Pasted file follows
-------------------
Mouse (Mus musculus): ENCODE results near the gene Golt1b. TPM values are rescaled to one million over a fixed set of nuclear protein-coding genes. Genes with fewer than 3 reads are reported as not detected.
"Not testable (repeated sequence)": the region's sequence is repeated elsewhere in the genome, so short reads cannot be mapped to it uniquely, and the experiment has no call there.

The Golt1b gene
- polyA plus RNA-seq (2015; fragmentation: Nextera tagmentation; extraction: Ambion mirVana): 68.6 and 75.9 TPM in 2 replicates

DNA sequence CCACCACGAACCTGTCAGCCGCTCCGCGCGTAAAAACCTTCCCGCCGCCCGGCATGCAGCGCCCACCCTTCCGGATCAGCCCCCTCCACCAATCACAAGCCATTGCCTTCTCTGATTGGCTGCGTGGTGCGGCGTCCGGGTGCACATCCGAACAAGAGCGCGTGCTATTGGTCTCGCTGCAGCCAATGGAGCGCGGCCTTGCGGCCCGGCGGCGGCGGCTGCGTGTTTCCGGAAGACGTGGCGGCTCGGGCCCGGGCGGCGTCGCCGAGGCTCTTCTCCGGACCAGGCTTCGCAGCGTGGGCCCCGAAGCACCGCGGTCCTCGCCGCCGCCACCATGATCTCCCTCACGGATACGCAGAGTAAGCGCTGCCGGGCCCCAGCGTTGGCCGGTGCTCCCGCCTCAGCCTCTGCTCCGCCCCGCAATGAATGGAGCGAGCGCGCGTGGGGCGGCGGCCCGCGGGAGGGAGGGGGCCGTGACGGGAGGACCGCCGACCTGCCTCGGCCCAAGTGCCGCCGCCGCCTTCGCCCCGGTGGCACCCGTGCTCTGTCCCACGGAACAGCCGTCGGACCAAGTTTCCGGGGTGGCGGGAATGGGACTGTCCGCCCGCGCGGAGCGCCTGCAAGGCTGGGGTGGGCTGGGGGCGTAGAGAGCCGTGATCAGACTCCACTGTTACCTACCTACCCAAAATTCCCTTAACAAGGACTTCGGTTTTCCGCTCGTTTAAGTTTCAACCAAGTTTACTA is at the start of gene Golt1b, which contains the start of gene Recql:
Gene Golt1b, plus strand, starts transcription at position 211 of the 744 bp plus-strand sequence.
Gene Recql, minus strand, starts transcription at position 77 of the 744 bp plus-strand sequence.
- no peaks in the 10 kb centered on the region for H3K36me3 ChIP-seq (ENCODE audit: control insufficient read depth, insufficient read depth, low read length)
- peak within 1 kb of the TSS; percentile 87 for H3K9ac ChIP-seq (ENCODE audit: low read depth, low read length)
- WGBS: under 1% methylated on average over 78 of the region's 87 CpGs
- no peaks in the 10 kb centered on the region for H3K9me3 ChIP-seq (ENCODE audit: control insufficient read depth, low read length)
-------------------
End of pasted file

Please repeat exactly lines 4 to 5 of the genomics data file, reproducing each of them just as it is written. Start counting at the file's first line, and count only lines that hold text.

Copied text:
- polyA plus RNA-seq (2015; fragmentation: Nextera tagmentation; extraction: Ambion mirVana): 68.6 and 75.9 TPM in 2 replicates

DNA sequence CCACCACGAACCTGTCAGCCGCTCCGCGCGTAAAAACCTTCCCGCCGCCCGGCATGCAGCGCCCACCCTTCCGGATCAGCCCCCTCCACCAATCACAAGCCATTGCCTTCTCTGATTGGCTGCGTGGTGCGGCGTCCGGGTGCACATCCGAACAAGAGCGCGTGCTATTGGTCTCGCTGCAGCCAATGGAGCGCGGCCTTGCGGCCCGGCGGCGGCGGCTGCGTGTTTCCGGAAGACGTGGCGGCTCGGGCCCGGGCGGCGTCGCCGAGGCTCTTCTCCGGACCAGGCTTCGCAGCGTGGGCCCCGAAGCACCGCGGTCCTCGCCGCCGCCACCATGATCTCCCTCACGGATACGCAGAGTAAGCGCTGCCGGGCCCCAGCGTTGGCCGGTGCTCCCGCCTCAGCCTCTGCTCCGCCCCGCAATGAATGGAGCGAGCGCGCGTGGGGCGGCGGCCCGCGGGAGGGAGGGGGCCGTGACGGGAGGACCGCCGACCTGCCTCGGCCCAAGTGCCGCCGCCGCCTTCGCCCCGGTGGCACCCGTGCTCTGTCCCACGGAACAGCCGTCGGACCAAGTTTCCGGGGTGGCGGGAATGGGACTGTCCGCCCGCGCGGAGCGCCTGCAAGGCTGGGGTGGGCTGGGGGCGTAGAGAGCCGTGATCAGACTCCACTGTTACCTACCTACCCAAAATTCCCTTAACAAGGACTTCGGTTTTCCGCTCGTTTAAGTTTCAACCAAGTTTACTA is at the start of gene Golt1b, which contains the start of gene Recql: